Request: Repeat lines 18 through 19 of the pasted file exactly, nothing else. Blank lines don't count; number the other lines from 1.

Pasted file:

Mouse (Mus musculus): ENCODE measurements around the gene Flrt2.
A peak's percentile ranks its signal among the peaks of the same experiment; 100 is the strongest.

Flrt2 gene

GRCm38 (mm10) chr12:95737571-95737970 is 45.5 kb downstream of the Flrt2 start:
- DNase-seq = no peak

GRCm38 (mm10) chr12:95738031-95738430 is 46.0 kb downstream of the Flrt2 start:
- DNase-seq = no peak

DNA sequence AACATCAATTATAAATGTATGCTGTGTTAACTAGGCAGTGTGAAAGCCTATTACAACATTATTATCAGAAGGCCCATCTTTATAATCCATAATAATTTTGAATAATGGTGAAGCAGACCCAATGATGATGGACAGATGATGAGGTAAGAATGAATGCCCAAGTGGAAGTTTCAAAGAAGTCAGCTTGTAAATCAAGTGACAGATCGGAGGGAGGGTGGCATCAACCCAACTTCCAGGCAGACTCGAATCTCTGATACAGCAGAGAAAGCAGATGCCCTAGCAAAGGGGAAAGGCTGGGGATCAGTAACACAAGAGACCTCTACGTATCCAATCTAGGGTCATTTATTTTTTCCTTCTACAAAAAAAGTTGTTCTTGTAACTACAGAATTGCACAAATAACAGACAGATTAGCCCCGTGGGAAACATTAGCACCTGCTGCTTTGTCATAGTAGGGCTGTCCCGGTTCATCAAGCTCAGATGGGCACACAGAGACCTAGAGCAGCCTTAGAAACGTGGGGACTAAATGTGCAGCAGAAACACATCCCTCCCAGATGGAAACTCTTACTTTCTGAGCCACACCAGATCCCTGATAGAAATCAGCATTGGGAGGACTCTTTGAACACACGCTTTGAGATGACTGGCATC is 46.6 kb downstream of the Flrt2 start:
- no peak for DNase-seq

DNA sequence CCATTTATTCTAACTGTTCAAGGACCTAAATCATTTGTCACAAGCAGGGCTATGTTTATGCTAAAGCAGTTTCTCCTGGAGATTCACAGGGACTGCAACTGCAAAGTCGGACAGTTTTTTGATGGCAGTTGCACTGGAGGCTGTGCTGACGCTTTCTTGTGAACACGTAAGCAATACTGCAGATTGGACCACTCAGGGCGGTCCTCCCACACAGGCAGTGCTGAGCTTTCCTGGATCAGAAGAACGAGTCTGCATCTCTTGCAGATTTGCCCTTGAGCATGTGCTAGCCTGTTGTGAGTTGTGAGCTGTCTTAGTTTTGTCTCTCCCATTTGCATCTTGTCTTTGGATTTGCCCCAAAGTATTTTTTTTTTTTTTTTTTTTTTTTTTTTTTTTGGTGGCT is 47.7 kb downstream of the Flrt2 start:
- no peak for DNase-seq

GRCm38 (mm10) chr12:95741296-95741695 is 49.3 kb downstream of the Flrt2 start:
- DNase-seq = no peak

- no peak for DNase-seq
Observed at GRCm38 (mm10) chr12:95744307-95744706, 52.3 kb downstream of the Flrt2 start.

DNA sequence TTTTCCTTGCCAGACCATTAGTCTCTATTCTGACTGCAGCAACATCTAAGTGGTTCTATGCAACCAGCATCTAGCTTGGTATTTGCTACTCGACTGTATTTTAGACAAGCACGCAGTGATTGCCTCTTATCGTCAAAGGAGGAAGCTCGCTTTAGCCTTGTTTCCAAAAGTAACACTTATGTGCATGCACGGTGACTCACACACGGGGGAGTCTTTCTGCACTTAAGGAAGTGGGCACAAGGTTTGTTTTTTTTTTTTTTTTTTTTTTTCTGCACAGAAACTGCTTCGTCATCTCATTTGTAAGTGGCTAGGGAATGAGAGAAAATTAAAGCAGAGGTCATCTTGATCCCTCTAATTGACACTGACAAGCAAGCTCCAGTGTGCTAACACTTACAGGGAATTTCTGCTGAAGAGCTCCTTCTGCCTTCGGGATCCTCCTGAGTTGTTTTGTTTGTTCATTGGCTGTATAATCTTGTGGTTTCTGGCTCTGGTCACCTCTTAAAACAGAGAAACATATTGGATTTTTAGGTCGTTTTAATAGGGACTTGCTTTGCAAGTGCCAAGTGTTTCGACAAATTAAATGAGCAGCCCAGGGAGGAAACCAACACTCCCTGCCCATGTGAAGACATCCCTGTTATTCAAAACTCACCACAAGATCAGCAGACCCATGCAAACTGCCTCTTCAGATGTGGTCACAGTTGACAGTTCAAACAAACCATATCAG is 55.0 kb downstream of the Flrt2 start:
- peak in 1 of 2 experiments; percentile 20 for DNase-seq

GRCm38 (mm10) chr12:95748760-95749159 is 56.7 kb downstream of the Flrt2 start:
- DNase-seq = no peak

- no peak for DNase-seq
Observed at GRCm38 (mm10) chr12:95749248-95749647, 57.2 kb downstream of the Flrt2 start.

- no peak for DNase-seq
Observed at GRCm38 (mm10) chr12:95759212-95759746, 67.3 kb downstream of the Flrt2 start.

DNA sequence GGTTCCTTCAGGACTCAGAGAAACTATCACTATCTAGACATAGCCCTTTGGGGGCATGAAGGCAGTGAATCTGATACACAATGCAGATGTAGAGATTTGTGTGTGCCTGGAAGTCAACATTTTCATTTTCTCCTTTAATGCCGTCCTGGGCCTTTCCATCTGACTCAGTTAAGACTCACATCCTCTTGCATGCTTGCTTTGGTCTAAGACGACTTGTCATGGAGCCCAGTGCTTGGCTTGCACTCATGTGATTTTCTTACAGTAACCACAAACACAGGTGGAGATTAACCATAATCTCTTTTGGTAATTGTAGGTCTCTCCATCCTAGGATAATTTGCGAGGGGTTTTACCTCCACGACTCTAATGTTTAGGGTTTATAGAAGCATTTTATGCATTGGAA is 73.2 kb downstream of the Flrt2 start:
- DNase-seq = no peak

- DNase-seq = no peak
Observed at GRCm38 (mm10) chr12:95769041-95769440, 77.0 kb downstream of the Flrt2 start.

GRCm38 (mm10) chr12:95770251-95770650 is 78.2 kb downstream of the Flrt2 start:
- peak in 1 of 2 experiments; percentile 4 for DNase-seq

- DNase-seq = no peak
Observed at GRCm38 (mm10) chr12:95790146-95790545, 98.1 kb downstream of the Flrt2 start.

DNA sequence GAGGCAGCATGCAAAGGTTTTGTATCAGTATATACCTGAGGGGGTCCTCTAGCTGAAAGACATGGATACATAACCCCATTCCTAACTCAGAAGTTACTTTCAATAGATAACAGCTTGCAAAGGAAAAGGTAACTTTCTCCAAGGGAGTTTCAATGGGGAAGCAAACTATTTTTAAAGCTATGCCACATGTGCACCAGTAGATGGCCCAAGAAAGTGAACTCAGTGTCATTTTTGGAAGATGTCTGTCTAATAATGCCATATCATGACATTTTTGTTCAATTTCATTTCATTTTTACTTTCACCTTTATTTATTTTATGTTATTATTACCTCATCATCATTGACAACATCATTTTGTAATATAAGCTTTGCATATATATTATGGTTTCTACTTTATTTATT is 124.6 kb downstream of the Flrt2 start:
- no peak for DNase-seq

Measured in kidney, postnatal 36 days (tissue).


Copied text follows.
GRCm38 (mm10) chr12:95748760-95749159 is 56.7 kb downstream of the Flrt2 start:
- DNase-seq = no peak